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Torts: Intentional?

Pilot was the owner of a small passenger plane. To help pay for the costs of fuel and maintenance, Pilot would occasionally take small groups of paid passengers on short flights. One afternoon, Dan hired Pilot to take Dan on a 2-hour flight from the airport where Pilot's plane was located to another small airport in a nearby state. Approximately one hour into the flight, the plane suddenly began to lose altitude for no apparent reason. Pilot attempted to regain control of the plane and climb to a normal altitude, but all of her efforts were unsuccessful and the plane began to descend at a very rapid speed.

Pilot quickly realized that she would have to make an emergency landing. Looking out the window she saw a small but apparently vacant field adjacent to a farm owned by Farmer. Pilot decided that this field presented the best possibility for a safe landing since the other possible landing areas were either covered with a grove of trees or a subdivision of homes. Pilot managed to lower the landing gear and guide the plane into a high speed landing on the field. Due to the rapid descent, the plane caused severe damage to Farmer's crops that Pilot did not see from the air because the field had just recently been planted.

Once the plane had come to a stop, Pilot tried but could not open the door on her side because it was damaged during the landing. Pilot knew that the fuel lines had probably been ruptured in the crash and was concerned about a possibility of fire. She immediately told Dan to open the passenger door and exit the plane. Dan refused and told Pilot, "I'm not moving one inch until the fire department arrives and tells me that it is safe to do so!" The plane had only one exit door and it was located next to the passenger seat where Dan was sitting. Pilot could not leave the plane unless Dan moved. After arguing with Dan for a few minutes, Pilot finally grabbed Dan and pushed him aside. Pilot ran from the plane while Dan waited inside. Dan remained in the plane until the fire department rescue team told him it was safe to leave the plane.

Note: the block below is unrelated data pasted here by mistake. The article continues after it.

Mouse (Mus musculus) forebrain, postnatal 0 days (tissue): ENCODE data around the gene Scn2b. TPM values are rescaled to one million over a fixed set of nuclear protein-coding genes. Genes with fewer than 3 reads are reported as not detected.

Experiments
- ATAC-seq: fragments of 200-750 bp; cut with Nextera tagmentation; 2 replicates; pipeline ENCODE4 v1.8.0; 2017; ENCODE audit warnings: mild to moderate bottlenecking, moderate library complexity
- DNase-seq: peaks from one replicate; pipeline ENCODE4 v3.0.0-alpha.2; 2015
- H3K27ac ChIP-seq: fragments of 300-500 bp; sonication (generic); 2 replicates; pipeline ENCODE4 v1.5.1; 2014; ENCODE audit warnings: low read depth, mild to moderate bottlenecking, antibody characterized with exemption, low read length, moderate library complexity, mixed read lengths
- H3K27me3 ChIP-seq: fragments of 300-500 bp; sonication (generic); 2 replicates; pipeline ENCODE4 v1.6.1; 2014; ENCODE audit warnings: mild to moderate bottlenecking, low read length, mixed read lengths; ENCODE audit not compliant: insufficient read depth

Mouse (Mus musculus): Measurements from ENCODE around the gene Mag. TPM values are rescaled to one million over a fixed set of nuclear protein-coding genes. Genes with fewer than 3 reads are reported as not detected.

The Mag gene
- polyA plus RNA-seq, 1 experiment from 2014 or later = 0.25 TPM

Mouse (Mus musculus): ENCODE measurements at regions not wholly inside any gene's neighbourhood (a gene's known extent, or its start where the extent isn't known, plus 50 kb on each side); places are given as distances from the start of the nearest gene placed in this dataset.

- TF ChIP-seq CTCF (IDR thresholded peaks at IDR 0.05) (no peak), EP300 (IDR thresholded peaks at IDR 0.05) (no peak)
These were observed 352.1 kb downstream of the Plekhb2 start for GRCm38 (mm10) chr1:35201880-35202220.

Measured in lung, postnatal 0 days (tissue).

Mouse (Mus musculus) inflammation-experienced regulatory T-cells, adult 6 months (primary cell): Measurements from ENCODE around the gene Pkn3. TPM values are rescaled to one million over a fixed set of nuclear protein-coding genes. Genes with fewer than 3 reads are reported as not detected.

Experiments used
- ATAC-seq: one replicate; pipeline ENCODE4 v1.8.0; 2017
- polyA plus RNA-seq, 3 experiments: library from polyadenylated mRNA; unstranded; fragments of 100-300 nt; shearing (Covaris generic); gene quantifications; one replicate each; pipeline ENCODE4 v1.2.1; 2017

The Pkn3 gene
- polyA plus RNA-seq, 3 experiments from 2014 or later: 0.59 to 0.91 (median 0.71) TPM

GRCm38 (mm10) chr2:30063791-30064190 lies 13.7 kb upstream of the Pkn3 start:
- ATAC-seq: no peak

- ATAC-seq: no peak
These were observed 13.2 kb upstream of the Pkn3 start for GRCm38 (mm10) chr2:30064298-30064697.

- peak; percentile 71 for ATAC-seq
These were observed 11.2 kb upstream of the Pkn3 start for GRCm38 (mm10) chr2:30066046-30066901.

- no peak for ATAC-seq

As a result of the crash, Farmer suffered several thousand dollars in damage to his land. Neither Dan nor Pilot suffered any physical injuries.

1. Does Farmer have any claim(s) for damages against Pilot based on intentional tort? Discuss.

2. Does Dan have any claim(s) against Pilot for intentional tort? Discuss.

3. Does Pilot have any claim(s) against Dan for intentional tort? Discuss.

Solution Preview

Q. 1.
To solve this problem, you must look to the elements of an intentional tort. In general, an intentional tort requires deliberate actions that resulted in harm (actual monetary or physical losses or damages are not required for many torts, but harm is required for most). For this question, you have to put yourself in the farmer's shoes, and ask whether the pilot deliberately acted in a way that harmed the farmer. The fact is, the farmer's property was damaged. You must determine whether it was the result of deliberate choices made by the pilot regarding the land. Not every tort requires an intent to cause harm. Some torts only require intent to act. You should at least take a look at the elements (the precise definition) of trespass, conversion, and nuisance, and discuss each of the elements by explaining how the pilot did or did not act deliberately. Take a look at Steiner's simple Tort's outline, here http://www.stcl.edu/students/SBA%20Outline%20Bank/Torts%20I%20-%20Steiner.htm or the Law Law Stud Torts outline here: ...

Solution Summary

To solve this problem, you must look to the elements of an intentional tort. In general, an intentional tort requires deliberate actions that resulted in harm (actual monetary or physical losses or damages are not required for many torts, but harm is required for most).

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